Colorado State Programs & Students
Updated February 2010
The life of a university mascot can be pretty sweet. And for a rough and tough Rambouillet ram, his crib is pretty cozy too. Oh, and have you seen his wheels? Escorted by an entourage of specially-selected university students, CAM the Ram, the official mascot of Colorado State University, seems to have no complaints.
Where does the name CAM come from? It stands for Colorado Agricultural and Mechanical College, or Colorado A&M, the name of the school in 1946. At that time, alumnus William Simpson ('46) won a contest to name the bighorn sheep as the official school mascot. Today, CAM is a domesticated breed of sheep known as a Rambouillet and more than 20 CAMs have represented Colorado State.
When not making appearances at CSU football games, local schools, or numerous events around the state, CAM spends his days in a 20-by-75-foot pen, shared with a younger CAM-in-training. His daily eating habits amount to about 4.5 pounds of a ground alfalfa and flaked corn mixture, savored with all eight of his bottom teeth – yep, it's true, he has no top teeth!
And his sweet ride – a 35-foot Featherlite aluminum trailer donated by the Maxey and Henry families – sports a custom paint job befitting CAM's Colorado State status. CAM relaxes in the rear, temperature-controlled compartment (okay, a pen) with a rubber floor to cushion his ride. An equally impressive Ford truck donated by Rocky Mountain and Denver Metro Ford Dealers is the lead vehicle that pulls CAM’s trailer.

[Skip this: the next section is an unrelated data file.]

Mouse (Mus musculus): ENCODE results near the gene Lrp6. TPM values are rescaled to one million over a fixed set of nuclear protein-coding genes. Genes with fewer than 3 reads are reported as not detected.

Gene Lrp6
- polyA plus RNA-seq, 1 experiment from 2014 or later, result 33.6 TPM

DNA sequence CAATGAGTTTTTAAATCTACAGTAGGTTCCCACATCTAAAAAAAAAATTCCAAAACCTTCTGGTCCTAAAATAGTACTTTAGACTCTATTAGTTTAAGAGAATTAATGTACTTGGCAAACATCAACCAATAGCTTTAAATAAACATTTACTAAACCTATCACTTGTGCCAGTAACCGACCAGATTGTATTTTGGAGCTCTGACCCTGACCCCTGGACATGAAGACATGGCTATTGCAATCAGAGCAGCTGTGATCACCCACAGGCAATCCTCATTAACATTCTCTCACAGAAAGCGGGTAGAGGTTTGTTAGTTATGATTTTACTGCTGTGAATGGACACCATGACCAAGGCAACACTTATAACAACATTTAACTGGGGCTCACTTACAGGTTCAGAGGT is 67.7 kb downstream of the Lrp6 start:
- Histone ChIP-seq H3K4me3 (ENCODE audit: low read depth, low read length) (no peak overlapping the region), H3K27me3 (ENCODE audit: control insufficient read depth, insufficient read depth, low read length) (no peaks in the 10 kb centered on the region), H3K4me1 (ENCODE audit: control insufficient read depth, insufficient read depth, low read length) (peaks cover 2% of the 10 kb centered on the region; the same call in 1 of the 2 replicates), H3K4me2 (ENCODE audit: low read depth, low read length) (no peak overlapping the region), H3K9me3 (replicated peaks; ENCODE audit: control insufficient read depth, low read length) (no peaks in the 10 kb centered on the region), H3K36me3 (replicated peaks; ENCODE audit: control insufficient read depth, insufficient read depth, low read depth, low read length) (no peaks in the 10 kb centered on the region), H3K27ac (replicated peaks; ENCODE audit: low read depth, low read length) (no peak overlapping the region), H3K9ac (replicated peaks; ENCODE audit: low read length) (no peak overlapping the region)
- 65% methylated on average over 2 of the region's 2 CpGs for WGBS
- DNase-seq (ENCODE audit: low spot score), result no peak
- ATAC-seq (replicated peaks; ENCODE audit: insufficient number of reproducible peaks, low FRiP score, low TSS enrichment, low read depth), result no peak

Ram Handlers are Colorado State students who train and handle CAM the Ram for public appearances. Currently, eight dedicated Colorado State students commit to two to three hours per week to CAM duties. Meet CAM's current peeps (hometowns' listed):
Mike Van Houten, a former Ram Handler (business management, '09), says the opportunity to work with CAM has created memories he will always cherish.
If Ram Handling is not your thing, join CAM on Facebook. It's easy to be a fan - just visit his page or login to your account and search for CAM the Ram.
"Being a Ram Handler is a once-in-a-lifetime opportunity. How many students could say that they have had the chance to lead the football team onto the field, or have been able to network with the many distinguished and diverse alumni on a personal level? Being a Ram Handler has enhanced my leadership skills, communication skills, teamwork skills, and agricultural knowledge," Van Houten said. "It's an experience I will cherish for a lifetime!"
Kraig Peel, assistant professor of animal science and faculty advisor for the Ram Handlers, is looking for a few more Handlers for the coming year. Applications are being sought from CSU students in any academic major who meet the following minimum qualifications:
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